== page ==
KEY THOT: Paul prays unceasingly for the Colossians specifically for one thing: that they may be “filled with the knowledge of his will in all spiritual wisdom and understanding” (v.9). The knowledge of his will is the key to spiritual fruitfulness, for he gives his reason for praying thus: “so as to walk in a manner worthy of the Lord, fully pleasing to him, bearing fruit in every good work and increasing in the knowledge of God.” In other words, if we know the will of God and carry it out with wisdom and understanding, we will be fruitful Christians, living a life worthy of the name of Christ we bear and growing in our knowledge of God.
The converse is true: believers are unfruitful in their lives and testimony when they are ignorant of God’s will for their lives. So they live their days without wisdom and understanding and unable to increase in their knowledge of God. Knowing God and living a fruitful life worthy of the Lord depends us knowing the will of God. So, how can we know the will of God? There are two aspects to the will of God: what we should do and what we should become.
Jesus has spelled it out quite clearly in Matthew 6:33 with regard to these two dimensions of God’s will. Regarding what we should do, he says, “Seek first the kingdom of God”. Regarding what we should become, he says, “and his righteousness”. In other words, we are to become like Jesus as He is revealed in the Gospels in our doing and becoming. That is the essence of discipleship: following and imitating Jesus in how he lived his life. To be a disciple of Christ is to follow in his footsteps: to do what He did and to become what He became--even down to the point of carrying our own cross daily so we may die to self and live for Christ. This is the general will of God and it is true for all believers—not just full-time workers or pastors.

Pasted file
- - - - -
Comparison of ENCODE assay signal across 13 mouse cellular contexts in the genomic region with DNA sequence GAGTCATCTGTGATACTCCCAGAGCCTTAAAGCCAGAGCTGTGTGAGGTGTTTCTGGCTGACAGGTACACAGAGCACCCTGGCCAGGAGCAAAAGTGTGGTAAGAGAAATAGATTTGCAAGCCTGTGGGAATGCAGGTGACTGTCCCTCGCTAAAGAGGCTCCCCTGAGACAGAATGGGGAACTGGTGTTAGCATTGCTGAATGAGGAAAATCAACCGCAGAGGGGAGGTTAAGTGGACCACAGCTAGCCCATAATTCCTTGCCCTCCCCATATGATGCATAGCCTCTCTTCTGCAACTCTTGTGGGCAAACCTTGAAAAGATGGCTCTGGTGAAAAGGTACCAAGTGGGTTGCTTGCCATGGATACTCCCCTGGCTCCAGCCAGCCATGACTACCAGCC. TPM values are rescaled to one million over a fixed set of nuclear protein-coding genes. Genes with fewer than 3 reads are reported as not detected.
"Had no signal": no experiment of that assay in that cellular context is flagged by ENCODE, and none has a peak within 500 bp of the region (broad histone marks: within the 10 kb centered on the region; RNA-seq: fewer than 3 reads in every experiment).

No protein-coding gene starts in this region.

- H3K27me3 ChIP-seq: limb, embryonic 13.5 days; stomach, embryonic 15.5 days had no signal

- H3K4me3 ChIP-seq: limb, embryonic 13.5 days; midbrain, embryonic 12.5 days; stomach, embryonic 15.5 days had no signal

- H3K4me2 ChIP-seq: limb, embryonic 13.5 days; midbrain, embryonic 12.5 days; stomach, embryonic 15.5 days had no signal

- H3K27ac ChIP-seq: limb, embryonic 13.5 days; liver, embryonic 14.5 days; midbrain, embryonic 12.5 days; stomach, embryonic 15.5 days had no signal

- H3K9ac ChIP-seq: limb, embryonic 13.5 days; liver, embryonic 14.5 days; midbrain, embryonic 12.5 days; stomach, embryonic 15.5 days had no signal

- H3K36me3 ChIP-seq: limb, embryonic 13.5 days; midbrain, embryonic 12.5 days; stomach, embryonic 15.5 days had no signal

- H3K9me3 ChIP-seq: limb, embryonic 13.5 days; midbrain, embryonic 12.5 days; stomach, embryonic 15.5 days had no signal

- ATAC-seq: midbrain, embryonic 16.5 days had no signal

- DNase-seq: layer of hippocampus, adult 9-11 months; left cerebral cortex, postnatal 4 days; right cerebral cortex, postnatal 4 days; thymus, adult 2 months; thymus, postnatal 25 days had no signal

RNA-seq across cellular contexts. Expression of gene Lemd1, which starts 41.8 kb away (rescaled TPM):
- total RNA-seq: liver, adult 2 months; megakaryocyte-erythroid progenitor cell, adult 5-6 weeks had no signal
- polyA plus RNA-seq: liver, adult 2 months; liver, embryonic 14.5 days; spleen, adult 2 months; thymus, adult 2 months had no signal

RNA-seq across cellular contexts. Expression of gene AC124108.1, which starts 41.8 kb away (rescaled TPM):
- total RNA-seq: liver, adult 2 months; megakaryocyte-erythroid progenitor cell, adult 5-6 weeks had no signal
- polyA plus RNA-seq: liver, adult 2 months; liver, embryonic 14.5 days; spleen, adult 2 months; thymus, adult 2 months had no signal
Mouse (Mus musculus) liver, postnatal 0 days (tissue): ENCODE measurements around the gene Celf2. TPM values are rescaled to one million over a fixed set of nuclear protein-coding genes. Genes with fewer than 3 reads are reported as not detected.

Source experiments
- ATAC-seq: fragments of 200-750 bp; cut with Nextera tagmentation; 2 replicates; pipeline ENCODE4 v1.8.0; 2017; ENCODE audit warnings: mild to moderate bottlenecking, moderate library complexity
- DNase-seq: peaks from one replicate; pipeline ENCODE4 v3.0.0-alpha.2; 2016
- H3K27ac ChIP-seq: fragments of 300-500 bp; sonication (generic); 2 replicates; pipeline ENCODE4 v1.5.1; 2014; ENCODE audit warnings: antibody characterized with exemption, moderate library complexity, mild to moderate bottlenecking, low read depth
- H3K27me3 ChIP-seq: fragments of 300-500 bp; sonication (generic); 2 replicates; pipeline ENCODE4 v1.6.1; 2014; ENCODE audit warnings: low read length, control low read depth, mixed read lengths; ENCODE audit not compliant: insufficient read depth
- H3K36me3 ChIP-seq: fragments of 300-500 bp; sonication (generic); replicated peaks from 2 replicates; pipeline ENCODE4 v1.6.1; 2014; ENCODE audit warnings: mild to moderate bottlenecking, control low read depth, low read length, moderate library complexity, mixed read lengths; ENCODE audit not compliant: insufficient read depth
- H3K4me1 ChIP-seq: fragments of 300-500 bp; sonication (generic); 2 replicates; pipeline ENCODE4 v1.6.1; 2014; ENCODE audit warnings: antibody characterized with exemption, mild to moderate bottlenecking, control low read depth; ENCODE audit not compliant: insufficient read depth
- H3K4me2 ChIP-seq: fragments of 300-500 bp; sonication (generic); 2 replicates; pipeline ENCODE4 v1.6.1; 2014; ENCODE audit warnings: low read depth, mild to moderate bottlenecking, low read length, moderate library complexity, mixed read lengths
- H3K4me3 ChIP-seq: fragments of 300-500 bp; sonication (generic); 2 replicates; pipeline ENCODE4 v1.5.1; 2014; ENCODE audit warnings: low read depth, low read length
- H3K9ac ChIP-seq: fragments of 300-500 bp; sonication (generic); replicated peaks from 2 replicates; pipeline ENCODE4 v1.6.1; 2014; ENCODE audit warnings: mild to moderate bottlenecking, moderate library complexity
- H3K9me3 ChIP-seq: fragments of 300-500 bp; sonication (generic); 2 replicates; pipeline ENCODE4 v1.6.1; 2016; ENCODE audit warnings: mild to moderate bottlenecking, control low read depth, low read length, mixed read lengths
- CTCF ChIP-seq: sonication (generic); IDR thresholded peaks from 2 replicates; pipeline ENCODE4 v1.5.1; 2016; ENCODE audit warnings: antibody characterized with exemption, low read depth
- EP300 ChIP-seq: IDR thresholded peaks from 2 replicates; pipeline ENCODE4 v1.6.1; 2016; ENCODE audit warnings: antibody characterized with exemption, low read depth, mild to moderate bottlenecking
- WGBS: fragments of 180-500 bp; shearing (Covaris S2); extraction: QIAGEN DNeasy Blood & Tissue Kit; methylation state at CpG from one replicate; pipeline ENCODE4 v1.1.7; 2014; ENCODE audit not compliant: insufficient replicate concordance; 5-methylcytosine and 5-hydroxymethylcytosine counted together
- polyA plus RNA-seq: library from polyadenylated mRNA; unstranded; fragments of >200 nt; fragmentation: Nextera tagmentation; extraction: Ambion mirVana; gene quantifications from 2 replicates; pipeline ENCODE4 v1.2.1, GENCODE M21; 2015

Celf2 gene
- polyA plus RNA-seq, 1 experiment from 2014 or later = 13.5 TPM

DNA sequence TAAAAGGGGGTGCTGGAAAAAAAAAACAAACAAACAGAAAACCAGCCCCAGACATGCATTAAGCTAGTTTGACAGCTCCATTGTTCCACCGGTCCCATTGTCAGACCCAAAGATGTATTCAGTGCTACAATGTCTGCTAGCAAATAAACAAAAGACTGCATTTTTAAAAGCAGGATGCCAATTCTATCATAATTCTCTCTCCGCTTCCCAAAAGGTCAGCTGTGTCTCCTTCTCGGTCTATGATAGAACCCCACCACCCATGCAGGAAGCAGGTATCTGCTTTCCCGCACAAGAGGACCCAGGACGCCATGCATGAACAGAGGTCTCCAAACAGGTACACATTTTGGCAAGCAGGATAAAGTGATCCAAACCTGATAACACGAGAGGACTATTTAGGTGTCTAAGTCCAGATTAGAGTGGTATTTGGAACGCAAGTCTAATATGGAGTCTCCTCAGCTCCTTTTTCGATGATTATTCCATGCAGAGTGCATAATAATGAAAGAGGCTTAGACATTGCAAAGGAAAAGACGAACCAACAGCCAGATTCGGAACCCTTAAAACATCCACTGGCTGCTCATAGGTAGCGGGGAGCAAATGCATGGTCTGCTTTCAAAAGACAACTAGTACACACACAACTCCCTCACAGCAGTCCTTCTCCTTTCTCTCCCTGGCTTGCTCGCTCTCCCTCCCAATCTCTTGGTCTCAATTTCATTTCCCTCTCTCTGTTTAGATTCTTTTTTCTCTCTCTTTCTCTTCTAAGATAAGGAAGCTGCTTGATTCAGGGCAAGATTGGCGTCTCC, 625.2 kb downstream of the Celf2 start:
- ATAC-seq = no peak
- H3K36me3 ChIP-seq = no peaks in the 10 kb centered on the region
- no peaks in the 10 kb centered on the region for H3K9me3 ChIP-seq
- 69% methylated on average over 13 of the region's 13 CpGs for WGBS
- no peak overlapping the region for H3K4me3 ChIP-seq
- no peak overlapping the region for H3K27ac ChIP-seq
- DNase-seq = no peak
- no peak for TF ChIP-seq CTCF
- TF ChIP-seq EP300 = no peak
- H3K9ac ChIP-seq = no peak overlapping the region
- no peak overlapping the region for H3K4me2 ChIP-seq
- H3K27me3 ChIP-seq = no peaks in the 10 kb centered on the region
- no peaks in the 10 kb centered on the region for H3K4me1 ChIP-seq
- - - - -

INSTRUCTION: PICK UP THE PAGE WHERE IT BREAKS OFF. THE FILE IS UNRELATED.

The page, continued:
The second aspect of knowing God’s will is more personal and specific. It has to do with knowing our spiritual gift. Paul introduces himself to the Colossians (as in all his letters) as an apostle of Christ. In Colossians 1:1, he identifies himself as “an apostle of Christ Jesus by the will of God.” He identifies the will of God closely with his gift and calling as an apostle. His self-identity and life mission are tied up with his apostleship. He no longer defines himself by his religious title (Pharisee) or his educational background (lawyer) or his societal standing (member of the Jewish Parliament, the Sanhedrin). He is simply Paul, “an apostle of Christ Jesus by the will of God.” What this means for him is that God’s will defines who is and what he is to become. So, to know our spiritual gift is to know the will of God for our lives—in other words, our life calling.
There are five leadership gifts in the church as listed in Ephesians 4:11, namely “some to be apostles, some to be prophets, some to be evangelists, and some to be pastors and teachers.” These are leadership gifts because their role is to equip the saints (ordinary church members) for the work of the ministry. They don’t just do their ministry on behalf of the saints; they equip the saints to do the work of ministry: viz., church-planting (trained by apostles), prophetic ministry (trained by prophets), evangelism (trained by evangelists), pastoral care (trained by pastors), and bible teaching (trained by bible teachers). Of course, these gifted leaders also do the work themselves, but they have the additional task of equipping others to do the work they do.
Beside these leadership gifts, there are also manifestation-gifts listed in 1 Cor. 12:8-10 (wisdom, knowledge, faith, healing, miracles, prophecy, discerning spirits, tongues and interpretation) and service gifts listed in Romans 12:6-8 (prophecy, practical service, teaching, exhorting/counselling, contributing, leading, community service). This list is not exhaustive. 1 Cor.12:28 mentions helping ministry and administration. In our modern context, we may add gifts like hospitality, worship leading, missional entrepreneurship, medical missions, etc. So, if we know our gifts, we also know our calling for these two are intricately linked: “For the gifts and the calling of God are irrevocable” (Romans 11:29).
May God help us become fruitful Christians, living lives worthy of the name of Christ we bear and growing in the knowledge of God in the process.
Father, help us discover our gifts and our calling in Christ Jesus, that it may define who we are and what we are to become. Amen.